At T+22, the missiles will disappear from the radar screens at the BMEWS facilities. Their radars only point in one direction, and cannot track the missiles to their ultimate targets, nor do they have the processing power to analyze where the missiles might hit. They only serve to warn, and with their jobs done, they wait to be annihilated themselves. They won’t have long to wait.

At T+29, the missiles may begin to become visible to Canadians and Americans looking skyward. The night sky will provide a brilliant backdrop to the fiery streaks of the reentry vehicles, which should shoot across the stars like meteors. 

Between T+30 and T+35, all 150 will impact within the United States and Canada. It is unlikely that any will be targeted on sites in Western Europe, as these are well within the range of IRBM and MRBM launched from Eastern Europe and western Russia. Nor is it likely that the missiles will be fired at American missile silos, since these early Soviet missiles lack the accuracy to reliably knock out hardened targets. Exceptions will likely be made in the cases of Cheyenne Mountain and Offut AFB in Omaha, the headquarters of SAC, but these will likely be the only exceptions. The missiles will also not be targeted at early-warning radars or interceptor bases – no one in the world had the capability to shoot down an ICBM at the time, and the most the United States can do is watch as the missiles streak in. Theoretically, a nuclear-tipped BOMARC or Nike Zeus missile could destroy an incoming ICBM, but that would require a level of coordination with radar and computer-aided guidance not available in 1962.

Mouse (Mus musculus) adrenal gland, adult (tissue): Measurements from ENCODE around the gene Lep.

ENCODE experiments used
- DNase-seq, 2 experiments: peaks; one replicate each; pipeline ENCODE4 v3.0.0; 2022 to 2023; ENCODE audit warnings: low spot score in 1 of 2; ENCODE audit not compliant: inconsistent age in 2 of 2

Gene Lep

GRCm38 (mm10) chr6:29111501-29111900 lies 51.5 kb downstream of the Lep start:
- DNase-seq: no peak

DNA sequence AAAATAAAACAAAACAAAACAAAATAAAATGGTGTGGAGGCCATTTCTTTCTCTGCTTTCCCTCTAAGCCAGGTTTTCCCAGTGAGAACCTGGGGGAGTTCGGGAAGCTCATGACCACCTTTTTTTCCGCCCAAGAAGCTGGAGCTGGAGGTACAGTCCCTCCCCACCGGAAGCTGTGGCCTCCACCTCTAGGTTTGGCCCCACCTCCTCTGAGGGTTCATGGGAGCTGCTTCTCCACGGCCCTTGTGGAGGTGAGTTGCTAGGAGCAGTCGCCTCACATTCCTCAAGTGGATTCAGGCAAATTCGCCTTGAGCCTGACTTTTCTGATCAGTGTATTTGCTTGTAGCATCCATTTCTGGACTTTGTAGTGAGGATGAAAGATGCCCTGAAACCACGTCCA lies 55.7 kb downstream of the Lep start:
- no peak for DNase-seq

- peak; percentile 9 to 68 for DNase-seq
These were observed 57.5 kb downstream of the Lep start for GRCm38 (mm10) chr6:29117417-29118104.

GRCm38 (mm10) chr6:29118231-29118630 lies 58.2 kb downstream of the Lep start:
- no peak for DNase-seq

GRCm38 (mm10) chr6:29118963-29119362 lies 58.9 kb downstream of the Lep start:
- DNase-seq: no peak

2:57 AM – BMEWS Fylingdales picks up a large number of missiles launched from Eastern Europe, heading west. Which is most likely the Soviet Counter Strike underway. In a panic, the Prime Minister is notified.

2:58 AM – In an instant, Prime Minister McMillan knows all is lost. Though he will likely survive from his bunker deep in the Welsh mountains, the vast majority of Britain – hell, Europe – will not. “We won’t have to fight them on the beaches this time. The war’s already over.” 

3:00 AM – Fylingdales, having calculated the trajectories of many of the missiles inbound to Britain, passes word to the Prime Minister’s bunker that the apparent targets seem to be limited to military bases only – the fact that many of these bases are near major cities is a fact known by everyone. McMillan, after a moment of hesitation, does nothing. The attack will continue as planned. V-Bombers to targets in Soviet-occupied Norway and the Kola Peninsula, and No. 77 squadron’s Thor missiles will be targeted at sites across Eastern Europe. As planned.